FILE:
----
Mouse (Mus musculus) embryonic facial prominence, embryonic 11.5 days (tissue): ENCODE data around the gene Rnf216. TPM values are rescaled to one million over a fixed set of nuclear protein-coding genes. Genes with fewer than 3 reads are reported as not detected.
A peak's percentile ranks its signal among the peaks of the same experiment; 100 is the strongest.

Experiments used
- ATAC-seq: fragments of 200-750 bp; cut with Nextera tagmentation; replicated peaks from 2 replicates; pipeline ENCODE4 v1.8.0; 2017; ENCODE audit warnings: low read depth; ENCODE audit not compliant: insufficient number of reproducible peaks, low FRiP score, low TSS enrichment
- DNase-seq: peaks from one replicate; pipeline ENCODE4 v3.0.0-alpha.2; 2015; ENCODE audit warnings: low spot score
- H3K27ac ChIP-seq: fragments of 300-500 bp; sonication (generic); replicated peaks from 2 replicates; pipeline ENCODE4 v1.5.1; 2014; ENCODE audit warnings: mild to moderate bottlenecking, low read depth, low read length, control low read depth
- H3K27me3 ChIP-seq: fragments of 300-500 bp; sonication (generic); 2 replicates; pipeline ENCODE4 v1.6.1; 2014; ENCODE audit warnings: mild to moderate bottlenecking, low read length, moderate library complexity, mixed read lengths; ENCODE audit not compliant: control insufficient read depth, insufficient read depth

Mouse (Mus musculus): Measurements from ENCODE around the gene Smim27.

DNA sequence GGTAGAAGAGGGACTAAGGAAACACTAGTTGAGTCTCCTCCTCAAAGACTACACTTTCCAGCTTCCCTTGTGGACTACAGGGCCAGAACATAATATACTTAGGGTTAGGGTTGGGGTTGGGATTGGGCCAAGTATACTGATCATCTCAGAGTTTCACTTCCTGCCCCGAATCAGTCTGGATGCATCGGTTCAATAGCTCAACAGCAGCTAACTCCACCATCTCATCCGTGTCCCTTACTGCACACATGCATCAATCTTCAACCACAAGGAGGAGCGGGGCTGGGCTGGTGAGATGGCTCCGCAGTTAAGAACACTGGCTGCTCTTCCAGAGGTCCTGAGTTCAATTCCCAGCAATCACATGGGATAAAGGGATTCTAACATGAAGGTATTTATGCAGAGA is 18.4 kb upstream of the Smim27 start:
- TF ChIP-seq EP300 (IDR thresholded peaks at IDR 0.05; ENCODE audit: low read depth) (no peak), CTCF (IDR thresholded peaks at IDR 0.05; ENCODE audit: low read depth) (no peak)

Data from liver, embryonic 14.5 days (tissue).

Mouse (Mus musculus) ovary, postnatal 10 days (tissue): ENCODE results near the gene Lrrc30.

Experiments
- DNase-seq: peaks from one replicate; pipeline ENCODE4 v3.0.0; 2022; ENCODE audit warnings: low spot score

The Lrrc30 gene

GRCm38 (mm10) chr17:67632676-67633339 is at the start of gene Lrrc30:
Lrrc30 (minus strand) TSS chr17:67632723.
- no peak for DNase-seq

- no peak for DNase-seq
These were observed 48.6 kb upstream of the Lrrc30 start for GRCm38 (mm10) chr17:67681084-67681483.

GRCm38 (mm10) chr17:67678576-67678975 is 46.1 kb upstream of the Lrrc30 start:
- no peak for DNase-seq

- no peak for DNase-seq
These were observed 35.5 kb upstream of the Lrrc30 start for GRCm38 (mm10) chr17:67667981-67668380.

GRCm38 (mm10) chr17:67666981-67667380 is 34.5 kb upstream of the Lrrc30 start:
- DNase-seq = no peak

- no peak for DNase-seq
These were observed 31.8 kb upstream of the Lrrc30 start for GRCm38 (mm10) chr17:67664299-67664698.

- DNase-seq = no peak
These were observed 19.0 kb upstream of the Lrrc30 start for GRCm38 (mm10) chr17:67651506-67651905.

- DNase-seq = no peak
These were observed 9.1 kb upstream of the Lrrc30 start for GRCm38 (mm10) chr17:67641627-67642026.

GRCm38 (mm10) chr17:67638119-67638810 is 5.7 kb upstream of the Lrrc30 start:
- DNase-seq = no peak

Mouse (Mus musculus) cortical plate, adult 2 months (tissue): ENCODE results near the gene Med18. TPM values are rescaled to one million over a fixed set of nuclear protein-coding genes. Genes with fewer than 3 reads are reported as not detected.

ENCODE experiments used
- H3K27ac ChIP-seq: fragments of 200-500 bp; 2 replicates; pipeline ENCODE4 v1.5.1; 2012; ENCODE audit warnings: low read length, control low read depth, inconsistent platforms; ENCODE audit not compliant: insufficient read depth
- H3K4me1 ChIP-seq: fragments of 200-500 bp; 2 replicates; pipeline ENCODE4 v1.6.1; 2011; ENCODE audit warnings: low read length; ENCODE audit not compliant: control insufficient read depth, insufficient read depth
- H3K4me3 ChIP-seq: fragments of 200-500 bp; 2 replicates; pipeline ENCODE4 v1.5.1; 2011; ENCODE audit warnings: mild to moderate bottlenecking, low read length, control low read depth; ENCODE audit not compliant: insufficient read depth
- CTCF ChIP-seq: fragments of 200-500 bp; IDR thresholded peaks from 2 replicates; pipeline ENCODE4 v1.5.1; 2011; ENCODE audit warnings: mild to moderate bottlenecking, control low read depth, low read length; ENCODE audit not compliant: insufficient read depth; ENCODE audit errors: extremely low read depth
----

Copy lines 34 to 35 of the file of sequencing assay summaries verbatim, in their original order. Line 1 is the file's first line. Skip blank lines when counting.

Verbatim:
- DNase-seq = no peak

Mouse (Mus musculus) cortical plate, adult 2 months (tissue): ENCODE results near the gene Med18. TPM values are rescaled to one million over a fixed set of nuclear protein-coding genes. Genes with fewer than 3 reads are reported as not detected.